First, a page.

Green Lake, Wisconsin, a leisurely three-and-a-half-hour drive northwest of Chicago, is probably best described as a resort community–a vacation spot–but it will likely seem a little quiet to anyone expecting the usual resort-community diversions. Whether this is because of its location–in the dead center of Wisconsin, surrounded by farmland–or because of the abiding influence of the nearby American Baptist Assembly, one cannot say for certain; probably both reasons are viable. In any case, the lake is the area’s greatest resource, and most diversions concern some kind of boating. Green Lake is 237 feet deep at bottom, on the south end, and attempts to sustain a lake-trout population there have been successful. Deepwater motor trolling is done on Green Lake as it is on Lake Michigan. The marinas, boat rentals, and guides are really too numerous to mention, but as with many things in the area it’s hard to go wrong with the name “Norton,” which seems to be to Green Lake what the name “Bailey” was to Bedford Falls. There are two separate Norton guide services (John, 294-3286; Mike, 295-3617–all area codes 414). The lake covers over 11 square miles, so there is ample room for sailing and waterskiing
The two most frequently recommended lodgings in the area are both on the eastern side of Green Lake, but otherwise are quite divergent, the one that sounds like more of a bed-and-breakfast place is actually more of an inn, and vice versa. There is an actual Heidel House, but the Heidel House Resort and Conference Center (Illinois Avenue, 294-3344) is actually more of a compound comprising several different buildings. We stayed in one that was as close to a Holiday Inn as one could hope for. We are told that if one is naturally charmed by a place with a name such as “Heidel House,” one should ask for a room in their Pump House–and ask early. The Oakwood Lodge (365 Lake Street, 294-6580) is a homey little place just down the street. It has ten rooms–some with their own baths, some that share–with nice, unpretentious chenille bedspreads. The ground-floor room off the porch has a bathtub with an old-fashioned shower head that will leave marks on the skin–perfect after a day on the lake or golf course. Oakwood is not a bed and breakfast, in that the bed and the breakfast are charged separately, but both are very reasonably priced. Optional jump-start service for weary anglers who leave the lights on in the car is provided with a knowing smile and free of charge.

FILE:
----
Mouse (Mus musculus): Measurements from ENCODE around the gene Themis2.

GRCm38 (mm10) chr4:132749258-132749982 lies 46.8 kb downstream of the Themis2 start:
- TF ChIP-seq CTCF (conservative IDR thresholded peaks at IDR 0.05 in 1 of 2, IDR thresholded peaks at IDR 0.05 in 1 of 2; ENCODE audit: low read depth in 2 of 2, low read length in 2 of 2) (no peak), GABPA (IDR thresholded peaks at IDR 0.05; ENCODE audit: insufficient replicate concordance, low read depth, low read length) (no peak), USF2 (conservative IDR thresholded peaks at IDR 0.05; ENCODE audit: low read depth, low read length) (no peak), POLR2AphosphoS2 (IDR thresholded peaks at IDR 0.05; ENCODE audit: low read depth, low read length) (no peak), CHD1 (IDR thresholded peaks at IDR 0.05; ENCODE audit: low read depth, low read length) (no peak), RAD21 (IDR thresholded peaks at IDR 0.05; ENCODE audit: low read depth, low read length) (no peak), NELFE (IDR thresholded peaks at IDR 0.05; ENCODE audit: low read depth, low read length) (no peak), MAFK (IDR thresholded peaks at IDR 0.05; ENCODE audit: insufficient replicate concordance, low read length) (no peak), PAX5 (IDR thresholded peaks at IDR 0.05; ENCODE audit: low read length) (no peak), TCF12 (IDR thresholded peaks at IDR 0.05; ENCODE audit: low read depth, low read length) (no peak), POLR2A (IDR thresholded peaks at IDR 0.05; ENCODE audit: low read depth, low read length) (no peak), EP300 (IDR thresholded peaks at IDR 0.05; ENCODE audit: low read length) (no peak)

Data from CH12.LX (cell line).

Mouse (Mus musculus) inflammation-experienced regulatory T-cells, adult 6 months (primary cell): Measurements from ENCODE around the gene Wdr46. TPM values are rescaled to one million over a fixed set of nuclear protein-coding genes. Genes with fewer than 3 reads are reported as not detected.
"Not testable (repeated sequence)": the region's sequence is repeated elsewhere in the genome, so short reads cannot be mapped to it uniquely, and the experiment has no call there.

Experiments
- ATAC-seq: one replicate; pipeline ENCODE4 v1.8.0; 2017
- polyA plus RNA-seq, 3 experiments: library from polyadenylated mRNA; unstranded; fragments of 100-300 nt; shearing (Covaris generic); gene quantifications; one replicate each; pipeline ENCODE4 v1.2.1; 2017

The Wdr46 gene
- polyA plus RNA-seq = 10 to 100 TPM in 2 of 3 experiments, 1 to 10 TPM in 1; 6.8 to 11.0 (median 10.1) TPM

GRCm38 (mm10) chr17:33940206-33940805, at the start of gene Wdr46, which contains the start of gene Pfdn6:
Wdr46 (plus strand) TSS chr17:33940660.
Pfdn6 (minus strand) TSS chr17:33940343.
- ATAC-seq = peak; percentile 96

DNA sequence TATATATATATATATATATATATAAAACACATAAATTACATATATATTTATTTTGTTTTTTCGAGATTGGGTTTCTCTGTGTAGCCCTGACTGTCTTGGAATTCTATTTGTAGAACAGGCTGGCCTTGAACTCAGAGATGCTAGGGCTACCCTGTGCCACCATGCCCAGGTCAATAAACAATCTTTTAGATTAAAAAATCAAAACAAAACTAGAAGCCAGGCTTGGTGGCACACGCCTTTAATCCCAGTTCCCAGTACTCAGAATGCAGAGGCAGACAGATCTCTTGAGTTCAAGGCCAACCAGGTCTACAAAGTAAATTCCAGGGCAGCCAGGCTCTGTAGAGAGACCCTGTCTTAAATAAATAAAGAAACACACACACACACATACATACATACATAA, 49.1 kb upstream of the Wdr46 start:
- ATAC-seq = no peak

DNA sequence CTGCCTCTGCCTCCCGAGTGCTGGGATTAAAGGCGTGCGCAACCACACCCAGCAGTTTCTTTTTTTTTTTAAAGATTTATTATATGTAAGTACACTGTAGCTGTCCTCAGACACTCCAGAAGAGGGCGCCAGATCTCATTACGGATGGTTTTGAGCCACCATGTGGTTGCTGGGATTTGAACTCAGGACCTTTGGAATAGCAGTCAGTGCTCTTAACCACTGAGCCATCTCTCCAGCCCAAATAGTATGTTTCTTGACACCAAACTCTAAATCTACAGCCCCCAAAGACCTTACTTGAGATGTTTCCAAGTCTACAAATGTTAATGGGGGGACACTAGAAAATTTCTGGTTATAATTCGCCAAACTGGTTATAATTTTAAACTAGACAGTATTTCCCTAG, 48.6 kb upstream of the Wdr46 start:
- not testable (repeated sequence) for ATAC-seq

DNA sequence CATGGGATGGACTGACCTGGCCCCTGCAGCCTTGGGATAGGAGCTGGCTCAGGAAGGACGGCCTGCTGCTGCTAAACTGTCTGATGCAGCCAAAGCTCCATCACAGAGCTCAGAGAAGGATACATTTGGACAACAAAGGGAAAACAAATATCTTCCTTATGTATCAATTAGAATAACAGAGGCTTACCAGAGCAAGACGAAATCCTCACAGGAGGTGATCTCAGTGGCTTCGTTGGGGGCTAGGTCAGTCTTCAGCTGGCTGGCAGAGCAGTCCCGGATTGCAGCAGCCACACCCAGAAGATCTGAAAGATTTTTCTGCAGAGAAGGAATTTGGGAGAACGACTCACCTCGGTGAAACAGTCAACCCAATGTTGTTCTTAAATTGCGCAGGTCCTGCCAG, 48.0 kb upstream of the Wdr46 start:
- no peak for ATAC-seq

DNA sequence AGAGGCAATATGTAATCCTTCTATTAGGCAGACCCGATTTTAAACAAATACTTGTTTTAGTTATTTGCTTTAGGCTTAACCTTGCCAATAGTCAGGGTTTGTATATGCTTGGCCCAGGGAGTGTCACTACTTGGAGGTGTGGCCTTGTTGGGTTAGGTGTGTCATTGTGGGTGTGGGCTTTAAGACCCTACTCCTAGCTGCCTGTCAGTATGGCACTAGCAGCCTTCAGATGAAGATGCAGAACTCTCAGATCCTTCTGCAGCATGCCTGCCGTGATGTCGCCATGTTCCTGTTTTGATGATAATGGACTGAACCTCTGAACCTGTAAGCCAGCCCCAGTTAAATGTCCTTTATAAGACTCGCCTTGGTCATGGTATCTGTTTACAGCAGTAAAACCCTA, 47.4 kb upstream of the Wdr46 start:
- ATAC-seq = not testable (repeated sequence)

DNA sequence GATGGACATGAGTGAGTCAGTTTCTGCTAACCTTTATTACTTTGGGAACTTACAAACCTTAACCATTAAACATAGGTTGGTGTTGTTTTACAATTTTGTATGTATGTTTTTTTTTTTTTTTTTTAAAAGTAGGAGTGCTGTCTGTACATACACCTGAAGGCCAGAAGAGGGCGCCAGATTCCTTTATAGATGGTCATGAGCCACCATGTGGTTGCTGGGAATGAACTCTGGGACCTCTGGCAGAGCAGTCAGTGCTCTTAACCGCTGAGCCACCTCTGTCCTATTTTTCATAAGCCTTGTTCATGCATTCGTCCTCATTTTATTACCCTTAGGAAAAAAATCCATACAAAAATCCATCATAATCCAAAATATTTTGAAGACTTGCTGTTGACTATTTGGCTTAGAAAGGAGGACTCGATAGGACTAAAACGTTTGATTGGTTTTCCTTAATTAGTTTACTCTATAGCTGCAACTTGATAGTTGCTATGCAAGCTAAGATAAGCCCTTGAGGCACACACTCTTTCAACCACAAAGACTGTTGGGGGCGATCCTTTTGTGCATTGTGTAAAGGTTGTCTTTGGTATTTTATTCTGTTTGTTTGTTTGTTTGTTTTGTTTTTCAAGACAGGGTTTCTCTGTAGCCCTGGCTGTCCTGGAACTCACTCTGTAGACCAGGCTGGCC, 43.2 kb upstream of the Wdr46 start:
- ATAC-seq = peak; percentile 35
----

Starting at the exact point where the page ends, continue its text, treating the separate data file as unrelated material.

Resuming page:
The American Baptist Assembly is now called the Green Lake Conference Center (294-3323) and is said to be liberalizing its acceptance policy for non-Baptist guests; it includes everything from a hotel to campgrounds, with a number of very fine furnished houses also available for rent in between. Be advised, however, that the place is dry and intends to stay that way, even if these are American and not Southern Baptists.